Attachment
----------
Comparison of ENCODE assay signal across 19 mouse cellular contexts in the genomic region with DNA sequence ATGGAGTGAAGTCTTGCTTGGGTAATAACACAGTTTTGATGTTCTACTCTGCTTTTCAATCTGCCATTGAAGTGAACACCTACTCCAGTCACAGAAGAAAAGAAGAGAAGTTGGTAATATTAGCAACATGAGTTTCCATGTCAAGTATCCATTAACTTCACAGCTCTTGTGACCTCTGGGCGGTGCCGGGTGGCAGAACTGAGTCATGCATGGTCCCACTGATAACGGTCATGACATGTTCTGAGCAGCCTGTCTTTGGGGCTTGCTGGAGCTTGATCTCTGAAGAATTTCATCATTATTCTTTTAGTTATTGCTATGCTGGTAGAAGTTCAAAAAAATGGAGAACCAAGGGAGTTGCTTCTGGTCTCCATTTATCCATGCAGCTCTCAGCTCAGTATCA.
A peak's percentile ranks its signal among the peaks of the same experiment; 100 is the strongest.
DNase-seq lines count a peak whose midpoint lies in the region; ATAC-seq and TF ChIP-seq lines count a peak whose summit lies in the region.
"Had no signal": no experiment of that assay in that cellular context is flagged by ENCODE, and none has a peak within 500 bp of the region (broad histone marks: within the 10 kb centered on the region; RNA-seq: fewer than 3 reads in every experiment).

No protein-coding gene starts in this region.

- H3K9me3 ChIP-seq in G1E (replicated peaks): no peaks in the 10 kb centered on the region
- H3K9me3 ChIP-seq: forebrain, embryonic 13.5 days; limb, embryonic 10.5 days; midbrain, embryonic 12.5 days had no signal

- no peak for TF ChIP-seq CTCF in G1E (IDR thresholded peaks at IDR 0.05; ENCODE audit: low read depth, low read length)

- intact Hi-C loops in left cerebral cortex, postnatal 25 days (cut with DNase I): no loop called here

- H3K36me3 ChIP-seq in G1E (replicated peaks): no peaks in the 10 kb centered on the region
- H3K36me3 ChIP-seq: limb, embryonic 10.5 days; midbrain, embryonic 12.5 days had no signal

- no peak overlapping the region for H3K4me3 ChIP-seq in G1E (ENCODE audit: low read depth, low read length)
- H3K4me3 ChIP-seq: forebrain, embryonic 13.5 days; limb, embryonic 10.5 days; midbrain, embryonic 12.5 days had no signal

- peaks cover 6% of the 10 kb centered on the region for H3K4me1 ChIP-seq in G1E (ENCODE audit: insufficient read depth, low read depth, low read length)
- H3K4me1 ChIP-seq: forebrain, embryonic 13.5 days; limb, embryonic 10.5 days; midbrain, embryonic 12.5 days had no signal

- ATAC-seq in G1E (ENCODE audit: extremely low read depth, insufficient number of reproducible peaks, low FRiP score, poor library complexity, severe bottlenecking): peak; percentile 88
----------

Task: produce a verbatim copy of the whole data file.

Comparison of ENCODE assay signal across 19 mouse cellular contexts in the genomic region with DNA sequence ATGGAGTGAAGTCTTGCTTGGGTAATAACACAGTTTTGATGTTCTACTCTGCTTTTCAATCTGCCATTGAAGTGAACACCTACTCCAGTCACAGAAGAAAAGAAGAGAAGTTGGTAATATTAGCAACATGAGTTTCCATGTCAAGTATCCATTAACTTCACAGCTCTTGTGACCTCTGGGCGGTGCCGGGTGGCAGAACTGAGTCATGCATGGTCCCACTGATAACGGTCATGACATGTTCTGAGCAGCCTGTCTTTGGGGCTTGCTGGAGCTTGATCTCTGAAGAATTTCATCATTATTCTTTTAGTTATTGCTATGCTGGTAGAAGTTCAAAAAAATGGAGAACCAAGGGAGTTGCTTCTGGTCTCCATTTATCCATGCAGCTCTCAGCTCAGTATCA.
A peak's percentile ranks its signal among the peaks of the same experiment; 100 is the strongest.
DNase-seq lines count a peak whose midpoint lies in the region; ATAC-seq and TF ChIP-seq lines count a peak whose summit lies in the region.
"Had no signal": no experiment of that assay in that cellular context is flagged by ENCODE, and none has a peak within 500 bp of the region (broad histone marks: within the 10 kb centered on the region; RNA-seq: fewer than 3 reads in every experiment).

No protein-coding gene starts in this region.

- H3K9me3 ChIP-seq in G1E (replicated peaks): no peaks in the 10 kb centered on the region
- H3K9me3 ChIP-seq: forebrain, embryonic 13.5 days; limb, embryonic 10.5 days; midbrain, embryonic 12.5 days had no signal

- no peak for TF ChIP-seq CTCF in G1E (IDR thresholded peaks at IDR 0.05; ENCODE audit: low read depth, low read length)

- intact Hi-C loops in left cerebral cortex, postnatal 25 days (cut with DNase I): no loop called here

- H3K36me3 ChIP-seq in G1E (replicated peaks): no peaks in the 10 kb centered on the region
- H3K36me3 ChIP-seq: limb, embryonic 10.5 days; midbrain, embryonic 12.5 days had no signal

- no peak overlapping the region for H3K4me3 ChIP-seq in G1E (ENCODE audit: low read depth, low read length)
- H3K4me3 ChIP-seq: forebrain, embryonic 13.5 days; limb, embryonic 10.5 days; midbrain, embryonic 12.5 days had no signal

- peaks cover 6% of the 10 kb centered on the region for H3K4me1 ChIP-seq in G1E (ENCODE audit: insufficient read depth, low read depth, low read length)
- H3K4me1 ChIP-seq: forebrain, embryonic 13.5 days; limb, embryonic 10.5 days; midbrain, embryonic 12.5 days had no signal

- ATAC-seq in G1E (ENCODE audit: extremely low read depth, insufficient number of reproducible peaks, low FRiP score, poor library complexity, severe bottlenecking): peak; percentile 88